Boris Johnson: Taliban must understand need to allow people to leave Afghanistan
In a statement to MPs, the Prime Minister will hail the “courage and ingenuity” to Armed Forces personnel in the airlift operation from Kabul Airport to bring Britons and Afghan allies to the UK. He will unveil £5million for military charities involved in caring for the mental health of conflict veterans to show his Government will stand by those who have served the country. “Just as they kept us safe, so we shall do right by our veterans,” he will say.
On the day the Commons returns following the summer parliamentary, the Prime Minister will update MPs on his diplomatic approach to Afghanistan following the Taliban takeover and plans to resettle around 20,000 Afghan refugees in the UK.
In his statement, he will promise to “use every economic, political and diplomatic lever to protect our country from harm and help the Afghan people.”
He will praise the “courage and ingenuity” of everyone involved in the Kabul airlift, the biggest and fastest emergency evacuation in recent history.
Mr Johnson will point out this week marks the 20th anniversary of the 9/11 terrorist attacks on the US that led to the allied invasion of Afghanistan.
Boris Johnson is set to unveil extra support for armed forces
And making his pledge of extra support, the Prime Minister will promise that “no veteran’s request for help will go unanswered”.
Mr Johnson is expected to say: “Thanks to their efforts, no terrorist attack against this country or any of our Western allies has been launched from Afghanistan for twenty years.
“They fulfilled the first duty of the British armed forces – to keep our people safe – and they and their families should take pride in everything they did.”
The £5billion will be made available to charities to increase capacity in mental health support to veterans and serving personnel.
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The cash will also be used to make it easier for veterans to understand and get access to the support already available to them from the Government and charities including specific projects helping veterans of Afghanistan.
It comes on top of £3million the Government has invested in the NHS Op Courage scheme to provide specialist mental health care for military veterans.
Meanwhile, the head of the Armed Forces yesterday rejected claims there was a failure in military intelligence in Afghanistan about the Taliban’s potential for taking control once Western troops withdrew.
General Sir Nick Carter said many assessments had suggested Kabul would fall this year.
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His remarks were at odds with a claim by Foreign Secretary Dominic Raab that military intelligence reports regarded that possibility as “unlikely.”
Speaking on the BBC Andrew Marr Show yesterday, General Sir Nick said: “The first scenario I think also would’ve said is it was entirely possible that the government wouldn’t hold on that much longer.
“Indeed, many of the assessments suggested it wouldn’t last the course of the year and, of course, that’s proven to be correct.”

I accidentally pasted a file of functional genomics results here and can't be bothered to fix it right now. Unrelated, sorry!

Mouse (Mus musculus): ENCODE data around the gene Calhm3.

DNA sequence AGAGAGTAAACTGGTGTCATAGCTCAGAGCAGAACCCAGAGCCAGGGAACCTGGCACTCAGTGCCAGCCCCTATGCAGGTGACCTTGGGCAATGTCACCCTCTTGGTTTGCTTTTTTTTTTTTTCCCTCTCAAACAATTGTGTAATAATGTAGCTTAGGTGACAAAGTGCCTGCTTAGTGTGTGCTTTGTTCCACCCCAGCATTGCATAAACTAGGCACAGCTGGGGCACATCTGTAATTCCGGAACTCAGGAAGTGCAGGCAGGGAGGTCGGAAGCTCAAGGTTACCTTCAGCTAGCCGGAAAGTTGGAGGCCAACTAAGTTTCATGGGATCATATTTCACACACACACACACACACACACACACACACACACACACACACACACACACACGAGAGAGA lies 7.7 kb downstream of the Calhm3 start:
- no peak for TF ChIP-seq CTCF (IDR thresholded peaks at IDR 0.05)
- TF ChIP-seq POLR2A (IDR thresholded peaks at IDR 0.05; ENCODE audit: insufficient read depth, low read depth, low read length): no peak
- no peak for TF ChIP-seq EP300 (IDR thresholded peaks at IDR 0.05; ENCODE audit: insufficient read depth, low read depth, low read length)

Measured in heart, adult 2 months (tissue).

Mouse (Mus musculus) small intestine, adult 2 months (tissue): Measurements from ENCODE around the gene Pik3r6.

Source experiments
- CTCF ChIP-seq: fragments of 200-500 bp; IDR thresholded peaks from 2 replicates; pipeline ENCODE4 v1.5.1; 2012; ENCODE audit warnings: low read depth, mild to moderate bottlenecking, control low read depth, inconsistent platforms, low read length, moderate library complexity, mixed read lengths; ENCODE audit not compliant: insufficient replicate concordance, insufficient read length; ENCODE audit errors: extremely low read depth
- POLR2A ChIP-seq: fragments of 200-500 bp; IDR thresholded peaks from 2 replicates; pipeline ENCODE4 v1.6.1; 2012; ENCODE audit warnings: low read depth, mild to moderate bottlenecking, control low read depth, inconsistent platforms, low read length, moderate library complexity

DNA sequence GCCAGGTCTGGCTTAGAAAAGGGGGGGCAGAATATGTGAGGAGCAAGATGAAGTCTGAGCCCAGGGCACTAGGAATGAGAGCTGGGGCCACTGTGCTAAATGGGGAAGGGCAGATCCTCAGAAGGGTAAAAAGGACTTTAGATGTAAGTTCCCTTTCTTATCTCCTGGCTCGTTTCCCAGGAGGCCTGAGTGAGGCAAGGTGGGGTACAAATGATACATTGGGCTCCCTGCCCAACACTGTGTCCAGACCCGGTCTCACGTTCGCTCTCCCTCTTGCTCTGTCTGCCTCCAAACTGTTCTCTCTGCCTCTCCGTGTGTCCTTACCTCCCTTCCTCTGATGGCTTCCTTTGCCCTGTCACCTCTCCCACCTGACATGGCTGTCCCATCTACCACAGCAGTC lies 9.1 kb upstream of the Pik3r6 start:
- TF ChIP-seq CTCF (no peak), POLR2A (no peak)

Sir Nick said “there’s been a lot of talk about a failure of intelligence” but that he said back in July that “there are a number of scenarios that could play out and one of them certainly would be a collapse and state fracture”.
He added: “I think everybody got it wrong.
“It was the pace of it that surprised us and I don’t think we realised quite what the Taliban were up to.
“They weren’t really fighting for the cities they eventually captured, they were negotiating for them, and I think you’ll find a lot of money changed hands as they managed to buy off those who might have fought for them.”
Sir Nick said even the Taliban did not expect to take back power of Afghanistan so swiftly as the US pulled out its troops ahead of the August 31 deadline.
“At the moment they suffer from what we military call catastrophic success. They were not expecting to be in government as quickly as they have appeared and the reality is they are trying to find their feet,” he said.
“We need to wait and see how this happens and recognise that they’re probably going to need a bit of help in order to run a modern state effectively and if they behave perhaps they will get some help.”
Under questioning from MPs this week, Mr Raab suggested the intelligence was wrong on how quickly the Taliban would take Kabul, which fell on August 15.
He told an emergency session of the Foreign Affairs Committee that the “central assessment” from the Joint Intelligence Committee and the military was a “steady deterioration” after troops withdrew in August and “it was unlikely Kabul would fall this year”.
Defence Secretary Ben Wallace countered to say he argued in July that the “game was up” in Afghanistan and suggested “it’s not about failure of intelligence, it’s about the limits of intelligence”.
On Sunday, senior Tory MP Tobias Ellwood called for the public blame game between the ministers to end, saying it had caused the UK “further reputational damage”.
“This unseemly, unprofessional squabbling must stop,” the Commons Defence Committee chair wrote in the Observer.